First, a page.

What to forage in the winter

Plants to look for and how to use them.


Rose hips have a tangy, fruity flavor that will give whatever you put them in a nice zing.

Photo by Julia Filirovska

Feeling picky? While summer gets a lot of the foraging attention in the Pacific Northwest, winter can be a fruitful time for gathering, too.

Here are a few edible plants that you can still find when the weather is frosty.

Safety note: Never eat a plant you cannot 100% confidently identify. Always bring a guidebook or take a foraging tour with a well-trained guide.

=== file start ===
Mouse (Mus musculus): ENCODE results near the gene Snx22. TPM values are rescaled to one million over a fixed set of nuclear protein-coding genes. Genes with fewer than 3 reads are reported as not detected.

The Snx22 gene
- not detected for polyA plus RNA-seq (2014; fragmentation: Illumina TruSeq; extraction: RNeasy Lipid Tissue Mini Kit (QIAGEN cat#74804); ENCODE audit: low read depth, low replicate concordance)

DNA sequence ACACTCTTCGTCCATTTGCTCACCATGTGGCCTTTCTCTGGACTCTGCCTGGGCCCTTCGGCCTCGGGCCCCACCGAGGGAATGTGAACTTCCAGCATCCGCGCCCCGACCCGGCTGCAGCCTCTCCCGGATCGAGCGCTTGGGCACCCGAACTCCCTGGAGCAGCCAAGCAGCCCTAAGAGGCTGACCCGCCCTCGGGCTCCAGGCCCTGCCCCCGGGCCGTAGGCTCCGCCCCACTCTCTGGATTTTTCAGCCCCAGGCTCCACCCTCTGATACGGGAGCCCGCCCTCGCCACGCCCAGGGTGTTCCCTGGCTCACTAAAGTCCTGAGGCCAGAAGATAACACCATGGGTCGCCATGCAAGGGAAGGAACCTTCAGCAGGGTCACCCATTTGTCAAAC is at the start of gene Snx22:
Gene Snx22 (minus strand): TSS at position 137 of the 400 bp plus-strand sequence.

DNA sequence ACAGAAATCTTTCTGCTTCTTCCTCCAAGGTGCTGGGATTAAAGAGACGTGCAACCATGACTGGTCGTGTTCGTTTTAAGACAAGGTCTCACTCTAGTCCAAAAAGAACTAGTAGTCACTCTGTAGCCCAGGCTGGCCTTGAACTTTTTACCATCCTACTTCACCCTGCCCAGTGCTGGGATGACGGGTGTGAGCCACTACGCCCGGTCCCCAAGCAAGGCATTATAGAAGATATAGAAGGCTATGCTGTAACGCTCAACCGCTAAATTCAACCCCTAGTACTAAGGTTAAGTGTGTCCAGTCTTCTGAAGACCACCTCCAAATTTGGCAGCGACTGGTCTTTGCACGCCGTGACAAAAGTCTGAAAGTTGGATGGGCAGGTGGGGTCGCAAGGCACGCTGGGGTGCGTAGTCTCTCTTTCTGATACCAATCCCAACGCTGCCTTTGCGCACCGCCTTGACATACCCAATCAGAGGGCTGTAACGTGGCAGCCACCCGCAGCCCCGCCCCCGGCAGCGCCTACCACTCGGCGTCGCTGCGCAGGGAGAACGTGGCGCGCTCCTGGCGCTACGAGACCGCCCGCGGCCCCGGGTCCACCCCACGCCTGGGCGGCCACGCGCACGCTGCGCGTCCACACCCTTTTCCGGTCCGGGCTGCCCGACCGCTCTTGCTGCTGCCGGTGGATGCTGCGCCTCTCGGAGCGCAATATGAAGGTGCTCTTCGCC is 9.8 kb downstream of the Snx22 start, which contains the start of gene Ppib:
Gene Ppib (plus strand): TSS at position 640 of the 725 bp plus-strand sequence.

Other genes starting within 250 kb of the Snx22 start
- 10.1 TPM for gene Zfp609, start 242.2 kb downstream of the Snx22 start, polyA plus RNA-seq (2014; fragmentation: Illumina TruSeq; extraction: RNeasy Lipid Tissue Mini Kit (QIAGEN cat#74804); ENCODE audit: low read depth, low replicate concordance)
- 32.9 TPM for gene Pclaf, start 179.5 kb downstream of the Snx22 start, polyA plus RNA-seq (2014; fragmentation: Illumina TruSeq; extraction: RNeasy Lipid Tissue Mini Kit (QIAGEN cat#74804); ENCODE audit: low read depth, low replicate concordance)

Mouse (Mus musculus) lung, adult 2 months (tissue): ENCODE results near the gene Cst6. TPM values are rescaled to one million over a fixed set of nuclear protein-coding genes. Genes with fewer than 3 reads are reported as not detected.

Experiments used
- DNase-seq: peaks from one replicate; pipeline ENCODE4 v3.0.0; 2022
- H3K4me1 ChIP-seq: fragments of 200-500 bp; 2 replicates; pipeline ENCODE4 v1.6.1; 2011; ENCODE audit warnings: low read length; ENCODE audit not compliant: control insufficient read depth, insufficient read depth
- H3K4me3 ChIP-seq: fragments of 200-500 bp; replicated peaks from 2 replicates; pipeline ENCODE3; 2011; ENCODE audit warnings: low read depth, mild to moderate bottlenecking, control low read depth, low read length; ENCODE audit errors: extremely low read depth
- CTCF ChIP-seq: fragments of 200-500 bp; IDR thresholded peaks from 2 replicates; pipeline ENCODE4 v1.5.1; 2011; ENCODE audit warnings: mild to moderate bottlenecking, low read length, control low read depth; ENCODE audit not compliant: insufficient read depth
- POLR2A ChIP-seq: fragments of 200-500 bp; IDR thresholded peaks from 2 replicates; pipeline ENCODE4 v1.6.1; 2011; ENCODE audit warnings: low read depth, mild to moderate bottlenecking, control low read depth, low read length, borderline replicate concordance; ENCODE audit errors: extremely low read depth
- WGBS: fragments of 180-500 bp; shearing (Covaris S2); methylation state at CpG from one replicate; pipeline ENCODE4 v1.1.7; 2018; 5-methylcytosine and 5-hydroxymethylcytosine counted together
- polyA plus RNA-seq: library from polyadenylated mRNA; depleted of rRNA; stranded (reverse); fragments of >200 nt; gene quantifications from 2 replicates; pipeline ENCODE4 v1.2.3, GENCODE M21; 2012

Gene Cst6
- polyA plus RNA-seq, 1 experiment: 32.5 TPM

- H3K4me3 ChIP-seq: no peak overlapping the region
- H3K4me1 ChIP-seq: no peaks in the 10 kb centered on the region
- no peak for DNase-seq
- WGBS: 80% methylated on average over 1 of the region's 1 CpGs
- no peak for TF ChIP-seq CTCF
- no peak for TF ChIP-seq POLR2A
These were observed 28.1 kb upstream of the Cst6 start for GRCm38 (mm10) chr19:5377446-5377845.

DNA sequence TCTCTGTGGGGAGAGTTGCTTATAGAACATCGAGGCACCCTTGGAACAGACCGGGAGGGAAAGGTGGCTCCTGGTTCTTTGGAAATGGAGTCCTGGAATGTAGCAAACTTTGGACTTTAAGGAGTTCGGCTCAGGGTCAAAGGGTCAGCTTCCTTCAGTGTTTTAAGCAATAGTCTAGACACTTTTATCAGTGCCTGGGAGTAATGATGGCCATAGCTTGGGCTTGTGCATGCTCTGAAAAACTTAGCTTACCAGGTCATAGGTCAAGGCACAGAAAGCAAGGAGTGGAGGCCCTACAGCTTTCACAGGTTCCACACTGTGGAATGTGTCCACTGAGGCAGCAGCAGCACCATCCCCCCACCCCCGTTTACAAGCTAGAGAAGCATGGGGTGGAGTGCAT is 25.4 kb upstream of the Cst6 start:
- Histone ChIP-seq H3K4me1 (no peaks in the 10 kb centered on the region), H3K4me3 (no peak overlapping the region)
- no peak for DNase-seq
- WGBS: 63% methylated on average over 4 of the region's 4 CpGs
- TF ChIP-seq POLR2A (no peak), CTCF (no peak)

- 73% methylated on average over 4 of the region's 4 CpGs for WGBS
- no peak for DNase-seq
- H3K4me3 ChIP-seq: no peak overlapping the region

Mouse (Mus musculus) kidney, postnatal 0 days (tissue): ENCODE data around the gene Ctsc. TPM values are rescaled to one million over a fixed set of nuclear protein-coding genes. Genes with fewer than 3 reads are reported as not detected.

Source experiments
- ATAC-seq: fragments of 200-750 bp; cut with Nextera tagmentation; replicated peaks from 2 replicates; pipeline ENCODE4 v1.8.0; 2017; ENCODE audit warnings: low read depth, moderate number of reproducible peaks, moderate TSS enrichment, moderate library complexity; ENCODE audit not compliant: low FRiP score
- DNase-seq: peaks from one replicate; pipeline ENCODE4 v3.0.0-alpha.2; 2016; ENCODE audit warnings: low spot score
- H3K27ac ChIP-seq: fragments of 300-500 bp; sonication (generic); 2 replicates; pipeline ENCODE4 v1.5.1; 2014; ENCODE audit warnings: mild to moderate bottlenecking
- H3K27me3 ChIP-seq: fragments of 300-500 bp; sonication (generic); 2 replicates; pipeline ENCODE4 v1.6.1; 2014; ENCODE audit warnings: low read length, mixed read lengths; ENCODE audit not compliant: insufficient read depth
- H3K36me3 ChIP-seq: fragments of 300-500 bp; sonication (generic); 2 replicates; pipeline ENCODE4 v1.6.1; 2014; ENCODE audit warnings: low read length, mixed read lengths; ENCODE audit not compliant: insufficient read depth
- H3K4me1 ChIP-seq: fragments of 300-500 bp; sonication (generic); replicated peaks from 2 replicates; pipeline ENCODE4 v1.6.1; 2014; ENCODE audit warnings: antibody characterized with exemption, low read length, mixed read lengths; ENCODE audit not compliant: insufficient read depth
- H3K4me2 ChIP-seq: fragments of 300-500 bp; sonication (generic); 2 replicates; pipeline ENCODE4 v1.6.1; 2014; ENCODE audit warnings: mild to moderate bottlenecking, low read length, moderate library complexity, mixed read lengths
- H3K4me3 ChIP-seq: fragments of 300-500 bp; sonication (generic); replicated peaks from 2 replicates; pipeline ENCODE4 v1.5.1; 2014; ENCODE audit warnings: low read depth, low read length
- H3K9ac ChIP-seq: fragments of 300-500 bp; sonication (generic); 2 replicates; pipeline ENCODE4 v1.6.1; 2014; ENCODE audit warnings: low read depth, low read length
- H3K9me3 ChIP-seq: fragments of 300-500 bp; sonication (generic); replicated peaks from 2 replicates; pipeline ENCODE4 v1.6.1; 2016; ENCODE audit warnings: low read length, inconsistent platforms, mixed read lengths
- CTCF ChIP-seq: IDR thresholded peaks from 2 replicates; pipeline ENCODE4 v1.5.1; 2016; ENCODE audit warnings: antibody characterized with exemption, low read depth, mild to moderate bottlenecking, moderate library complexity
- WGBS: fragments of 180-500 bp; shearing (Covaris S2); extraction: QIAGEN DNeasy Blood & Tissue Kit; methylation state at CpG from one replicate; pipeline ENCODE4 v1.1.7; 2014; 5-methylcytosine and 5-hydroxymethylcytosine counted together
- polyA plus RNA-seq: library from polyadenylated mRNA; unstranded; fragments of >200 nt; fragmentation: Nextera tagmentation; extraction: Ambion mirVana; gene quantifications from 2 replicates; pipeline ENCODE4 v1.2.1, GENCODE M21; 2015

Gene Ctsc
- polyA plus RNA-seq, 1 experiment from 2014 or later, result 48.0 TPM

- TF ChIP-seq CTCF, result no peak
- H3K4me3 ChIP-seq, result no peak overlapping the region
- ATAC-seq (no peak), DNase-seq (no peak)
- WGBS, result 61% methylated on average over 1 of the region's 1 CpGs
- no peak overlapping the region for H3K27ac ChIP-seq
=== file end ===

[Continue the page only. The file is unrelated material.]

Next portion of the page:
Rose hips | mMost rose hips die in the fall, but the PNW ones hang around a bit longer. They’re high in vitamin C and are excellent ingredients for tea, jellies, and body care products.

Acorns | Yep — these everyday seeds are edible, and can be pretty delicious. After prep work, you can turn them into flour for muffins or grits for a soup.

Yellowfoot chanterelle | While some mushrooms start to retreat in the colder months, these guys love winter. Find them in wet, boggy areas — then fry ‘em up.

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